I always thought that poet and author Bill Hotchkiss deserved way more recognition than he got. In fact, even though I’d been in touch with him just months before his death, I had no idea that he had died until recently — though I was beginning to suspect something was wrong.
We did not know each other well at all. We’d had a few emails years ago, and then more in December 2009, when he sent me an autobiography and some manuscripts for possible publication at Moon Willow Press.
I found out much later I hadn’t gotten more response because he died last May 8, 2010, of a heart attack and stroke.
According to Poet’s Musings, he preferred red wine. That is my favorite too, so I will lift a glass.
I first came across Hotchkiss’s writings around 1990, when I found his novel Dance of the Coyote at Purdue University’s undergrad library. To date, it is up there in my top favorite novels ever, and I’ve read it several times throughout the years. That one book deeply inspired the nature of Moon Willow Press and my love for preserving the wild. A few years ago, I wrote an article about coyote killing, along with Nancy Zierenberg, who at that time was the Executive Director of the Wildlife Damage Review, which sought to bring an end to government wildlife killing, something Bill was also very passionate about.
Mr. Hotchkiss said in a letter to me last December 2010:
I couldn’t have been more pleased than to receive your beautiful letter tonight. And your www.moonwillowpress.com: a wholly admirable project, would seem designed to occupy you for the rest of your days.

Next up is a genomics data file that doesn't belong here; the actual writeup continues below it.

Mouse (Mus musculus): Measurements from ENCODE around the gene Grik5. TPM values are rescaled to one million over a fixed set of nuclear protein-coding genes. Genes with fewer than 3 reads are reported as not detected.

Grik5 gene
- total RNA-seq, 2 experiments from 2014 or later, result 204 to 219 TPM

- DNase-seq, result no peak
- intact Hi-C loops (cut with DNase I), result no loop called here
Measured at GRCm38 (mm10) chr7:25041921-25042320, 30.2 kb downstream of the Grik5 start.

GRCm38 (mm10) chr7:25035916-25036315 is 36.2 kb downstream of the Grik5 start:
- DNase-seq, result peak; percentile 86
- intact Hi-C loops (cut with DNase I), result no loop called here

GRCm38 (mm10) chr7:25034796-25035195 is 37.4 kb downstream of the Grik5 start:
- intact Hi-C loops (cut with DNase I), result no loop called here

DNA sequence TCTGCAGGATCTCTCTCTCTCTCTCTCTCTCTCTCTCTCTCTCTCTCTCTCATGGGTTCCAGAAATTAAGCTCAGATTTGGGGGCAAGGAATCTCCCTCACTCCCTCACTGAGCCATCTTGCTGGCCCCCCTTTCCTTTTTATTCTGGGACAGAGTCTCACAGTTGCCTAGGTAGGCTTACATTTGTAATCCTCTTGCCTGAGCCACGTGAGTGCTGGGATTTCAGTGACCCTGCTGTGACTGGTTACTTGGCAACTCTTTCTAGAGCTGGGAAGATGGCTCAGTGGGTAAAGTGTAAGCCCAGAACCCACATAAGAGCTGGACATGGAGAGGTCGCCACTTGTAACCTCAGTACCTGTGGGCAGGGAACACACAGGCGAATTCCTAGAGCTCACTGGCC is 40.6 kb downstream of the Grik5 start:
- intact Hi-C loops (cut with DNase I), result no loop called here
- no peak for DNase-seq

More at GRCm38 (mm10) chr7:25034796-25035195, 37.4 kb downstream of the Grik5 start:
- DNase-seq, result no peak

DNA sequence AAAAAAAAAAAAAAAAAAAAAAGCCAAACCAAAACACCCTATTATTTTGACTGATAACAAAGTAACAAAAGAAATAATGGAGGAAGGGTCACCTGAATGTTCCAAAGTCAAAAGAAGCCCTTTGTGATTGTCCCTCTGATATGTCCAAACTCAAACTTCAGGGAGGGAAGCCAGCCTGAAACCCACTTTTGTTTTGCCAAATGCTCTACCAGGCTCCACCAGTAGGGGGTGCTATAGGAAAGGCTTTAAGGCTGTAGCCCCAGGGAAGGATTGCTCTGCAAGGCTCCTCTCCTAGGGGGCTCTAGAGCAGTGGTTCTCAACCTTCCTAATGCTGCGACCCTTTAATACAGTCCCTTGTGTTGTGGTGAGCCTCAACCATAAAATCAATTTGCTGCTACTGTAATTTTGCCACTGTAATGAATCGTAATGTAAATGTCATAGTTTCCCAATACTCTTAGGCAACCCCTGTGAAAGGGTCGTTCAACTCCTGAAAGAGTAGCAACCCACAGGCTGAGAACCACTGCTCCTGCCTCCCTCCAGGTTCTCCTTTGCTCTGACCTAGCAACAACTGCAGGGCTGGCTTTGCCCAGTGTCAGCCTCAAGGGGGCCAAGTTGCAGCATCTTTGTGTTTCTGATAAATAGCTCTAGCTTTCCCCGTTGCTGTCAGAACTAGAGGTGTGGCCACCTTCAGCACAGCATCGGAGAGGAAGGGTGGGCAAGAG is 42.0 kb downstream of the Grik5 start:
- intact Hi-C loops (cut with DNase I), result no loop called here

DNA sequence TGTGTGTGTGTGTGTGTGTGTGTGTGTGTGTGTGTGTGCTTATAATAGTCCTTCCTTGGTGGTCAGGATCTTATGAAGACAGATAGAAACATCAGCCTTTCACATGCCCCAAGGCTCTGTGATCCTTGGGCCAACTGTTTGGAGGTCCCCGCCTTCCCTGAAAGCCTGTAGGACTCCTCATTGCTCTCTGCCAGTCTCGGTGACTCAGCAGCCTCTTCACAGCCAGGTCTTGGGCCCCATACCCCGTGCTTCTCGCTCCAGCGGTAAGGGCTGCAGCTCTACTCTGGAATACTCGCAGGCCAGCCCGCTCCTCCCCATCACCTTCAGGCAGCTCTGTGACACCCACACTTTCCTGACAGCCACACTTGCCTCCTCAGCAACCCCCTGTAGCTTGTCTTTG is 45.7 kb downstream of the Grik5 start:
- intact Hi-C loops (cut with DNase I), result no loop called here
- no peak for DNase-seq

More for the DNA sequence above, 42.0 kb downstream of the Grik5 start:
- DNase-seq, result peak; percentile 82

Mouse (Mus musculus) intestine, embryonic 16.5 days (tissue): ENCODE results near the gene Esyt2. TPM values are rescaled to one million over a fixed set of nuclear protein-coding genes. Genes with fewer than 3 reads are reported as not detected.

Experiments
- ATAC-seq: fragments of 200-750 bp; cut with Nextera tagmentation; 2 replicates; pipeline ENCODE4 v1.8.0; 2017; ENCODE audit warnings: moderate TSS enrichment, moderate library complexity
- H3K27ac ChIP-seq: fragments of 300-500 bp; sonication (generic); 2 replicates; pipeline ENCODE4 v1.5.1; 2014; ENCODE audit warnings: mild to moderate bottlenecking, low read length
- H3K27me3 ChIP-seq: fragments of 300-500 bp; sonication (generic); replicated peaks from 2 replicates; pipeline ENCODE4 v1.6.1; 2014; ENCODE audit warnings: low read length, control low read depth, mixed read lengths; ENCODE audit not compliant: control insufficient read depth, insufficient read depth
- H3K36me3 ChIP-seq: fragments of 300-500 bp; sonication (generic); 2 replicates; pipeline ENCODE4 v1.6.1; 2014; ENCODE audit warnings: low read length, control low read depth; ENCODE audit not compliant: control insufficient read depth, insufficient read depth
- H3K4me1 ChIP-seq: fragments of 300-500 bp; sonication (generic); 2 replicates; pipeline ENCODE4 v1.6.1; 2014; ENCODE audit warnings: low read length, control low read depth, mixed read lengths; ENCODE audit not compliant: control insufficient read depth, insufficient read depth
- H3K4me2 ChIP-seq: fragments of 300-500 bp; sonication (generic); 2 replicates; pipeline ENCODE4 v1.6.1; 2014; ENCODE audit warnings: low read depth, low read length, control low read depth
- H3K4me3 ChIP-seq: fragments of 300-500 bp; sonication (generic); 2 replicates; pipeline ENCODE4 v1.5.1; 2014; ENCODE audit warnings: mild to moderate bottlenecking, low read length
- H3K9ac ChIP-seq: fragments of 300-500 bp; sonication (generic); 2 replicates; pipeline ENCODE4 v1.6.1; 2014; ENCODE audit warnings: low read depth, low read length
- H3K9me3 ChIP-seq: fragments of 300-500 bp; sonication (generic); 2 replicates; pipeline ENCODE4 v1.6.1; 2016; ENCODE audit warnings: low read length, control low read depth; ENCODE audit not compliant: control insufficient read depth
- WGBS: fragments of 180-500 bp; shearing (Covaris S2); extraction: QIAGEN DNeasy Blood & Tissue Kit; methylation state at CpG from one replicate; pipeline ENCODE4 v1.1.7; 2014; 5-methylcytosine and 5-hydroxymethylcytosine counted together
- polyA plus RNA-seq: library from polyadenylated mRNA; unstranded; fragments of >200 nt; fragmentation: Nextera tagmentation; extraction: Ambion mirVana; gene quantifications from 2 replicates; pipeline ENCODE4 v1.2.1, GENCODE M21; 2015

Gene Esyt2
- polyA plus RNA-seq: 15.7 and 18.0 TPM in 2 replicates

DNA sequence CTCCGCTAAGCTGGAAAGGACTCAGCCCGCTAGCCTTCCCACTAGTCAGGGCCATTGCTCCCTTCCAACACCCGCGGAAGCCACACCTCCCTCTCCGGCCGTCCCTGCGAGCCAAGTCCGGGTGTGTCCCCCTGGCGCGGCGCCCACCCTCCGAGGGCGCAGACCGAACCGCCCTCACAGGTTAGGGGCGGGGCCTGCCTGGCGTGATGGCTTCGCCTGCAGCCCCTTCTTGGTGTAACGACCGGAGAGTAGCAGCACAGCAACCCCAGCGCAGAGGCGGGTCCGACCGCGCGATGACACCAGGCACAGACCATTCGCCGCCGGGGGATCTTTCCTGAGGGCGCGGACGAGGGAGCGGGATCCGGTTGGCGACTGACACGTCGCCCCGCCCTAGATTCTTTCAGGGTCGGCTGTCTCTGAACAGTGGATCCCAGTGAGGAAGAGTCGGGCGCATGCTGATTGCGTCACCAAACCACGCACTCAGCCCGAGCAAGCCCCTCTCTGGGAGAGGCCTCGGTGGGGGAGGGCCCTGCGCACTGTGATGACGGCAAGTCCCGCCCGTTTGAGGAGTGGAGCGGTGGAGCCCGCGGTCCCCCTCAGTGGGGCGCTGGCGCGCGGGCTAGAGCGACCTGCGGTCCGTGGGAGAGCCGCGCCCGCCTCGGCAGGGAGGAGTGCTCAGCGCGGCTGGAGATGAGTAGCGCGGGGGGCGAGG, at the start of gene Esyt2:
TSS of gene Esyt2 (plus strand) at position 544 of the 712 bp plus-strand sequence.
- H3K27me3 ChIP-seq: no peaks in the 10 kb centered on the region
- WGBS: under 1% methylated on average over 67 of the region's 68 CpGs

There’s a magic in the printed word. I don’t think anyone understands it. But anyone who’s been touched by it knows.
Twenty years ago I shifted directions-took over for William Everson / Brother Antoninus after his death-as his literary executor. That broke most of my contacts in the Big Press world. I continued as a college teacher, and I continued writing as well-both poetry and fiction-and from time to time memoirs and criticism. I edited a few more editions of SIERRA JOURNAL. With time beginning to run out, I suppose I was attempting to do everything at once.
I have perhaps ten or eleven novels finished, unpublished. And several volumes of poetry.
He sent a couple manuscripts, including an autobiography, but then I didn’t hear much more from him. Finally I realized he had passed away. As you can see, Mr. Hotchkiss was an extremely kind man, a teacher, a mentor, one loved by many — a husband, father, and grandfather. I hope that someday the executor of his estate publishes his unpublished works — they are truly meant to be read and accepted world-wide.
Hotchkiss’s novels include: Fever in the Earth, Medicine Calf, Soldier Wolf, Ammahabas, Spirit Mountain, Mountain Lamb, People of the Sacred Oak, Fire Woman, Dance of the Coyote, To Fell the Giants, Sierra Santa Cruz, and Yosemite.
He also wrote Jeffers: The Sivaistic Vision.